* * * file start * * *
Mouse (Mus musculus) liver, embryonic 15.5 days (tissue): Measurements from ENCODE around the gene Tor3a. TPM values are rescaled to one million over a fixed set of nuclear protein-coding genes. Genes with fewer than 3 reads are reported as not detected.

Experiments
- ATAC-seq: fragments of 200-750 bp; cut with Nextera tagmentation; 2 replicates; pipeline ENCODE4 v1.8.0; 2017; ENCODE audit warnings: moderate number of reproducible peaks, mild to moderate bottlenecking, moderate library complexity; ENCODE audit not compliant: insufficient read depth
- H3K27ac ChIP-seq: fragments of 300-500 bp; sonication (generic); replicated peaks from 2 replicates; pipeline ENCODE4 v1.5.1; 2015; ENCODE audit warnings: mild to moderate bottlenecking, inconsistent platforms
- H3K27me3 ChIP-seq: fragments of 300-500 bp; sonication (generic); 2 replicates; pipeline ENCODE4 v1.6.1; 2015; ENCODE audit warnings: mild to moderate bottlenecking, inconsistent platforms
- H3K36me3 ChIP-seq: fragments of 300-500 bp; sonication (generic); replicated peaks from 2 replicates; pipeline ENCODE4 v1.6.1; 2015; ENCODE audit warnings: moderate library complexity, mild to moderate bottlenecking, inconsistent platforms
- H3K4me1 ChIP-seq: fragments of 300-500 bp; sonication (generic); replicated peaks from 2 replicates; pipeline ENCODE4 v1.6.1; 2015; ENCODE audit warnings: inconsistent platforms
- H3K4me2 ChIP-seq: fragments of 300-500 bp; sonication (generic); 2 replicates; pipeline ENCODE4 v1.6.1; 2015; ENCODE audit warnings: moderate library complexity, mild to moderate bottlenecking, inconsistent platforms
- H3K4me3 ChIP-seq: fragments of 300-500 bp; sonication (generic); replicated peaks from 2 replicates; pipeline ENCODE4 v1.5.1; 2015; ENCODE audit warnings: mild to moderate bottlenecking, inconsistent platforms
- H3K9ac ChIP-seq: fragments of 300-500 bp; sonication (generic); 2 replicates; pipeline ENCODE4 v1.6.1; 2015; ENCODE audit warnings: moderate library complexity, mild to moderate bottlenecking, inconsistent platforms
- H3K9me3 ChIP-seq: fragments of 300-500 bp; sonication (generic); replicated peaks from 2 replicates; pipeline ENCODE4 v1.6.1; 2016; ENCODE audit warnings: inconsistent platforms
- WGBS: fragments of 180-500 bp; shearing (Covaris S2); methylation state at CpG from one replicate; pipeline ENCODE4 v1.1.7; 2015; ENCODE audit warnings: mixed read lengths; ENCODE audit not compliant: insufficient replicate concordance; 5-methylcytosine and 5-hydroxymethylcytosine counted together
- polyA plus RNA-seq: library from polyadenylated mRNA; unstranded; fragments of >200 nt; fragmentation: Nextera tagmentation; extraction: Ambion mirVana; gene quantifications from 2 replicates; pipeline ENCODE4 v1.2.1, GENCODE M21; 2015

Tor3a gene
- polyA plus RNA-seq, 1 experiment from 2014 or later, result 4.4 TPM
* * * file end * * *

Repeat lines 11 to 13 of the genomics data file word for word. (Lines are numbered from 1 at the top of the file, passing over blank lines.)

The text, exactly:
- H3K9me3 ChIP-seq: fragments of 300-500 bp; sonication (generic); replicated peaks from 2 replicates; pipeline ENCODE4 v1.6.1; 2016; ENCODE audit warnings: inconsistent platforms
- WGBS: fragments of 180-500 bp; shearing (Covaris S2); methylation state at CpG from one replicate; pipeline ENCODE4 v1.1.7; 2015; ENCODE audit warnings: mixed read lengths; ENCODE audit not compliant: insufficient replicate concordance; 5-methylcytosine and 5-hydroxymethylcytosine counted together
- polyA plus RNA-seq: library from polyadenylated mRNA; unstranded; fragments of >200 nt; fragmentation: Nextera tagmentation; extraction: Ambion mirVana; gene quantifications from 2 replicates; pipeline ENCODE4 v1.2.1, GENCODE M21; 2015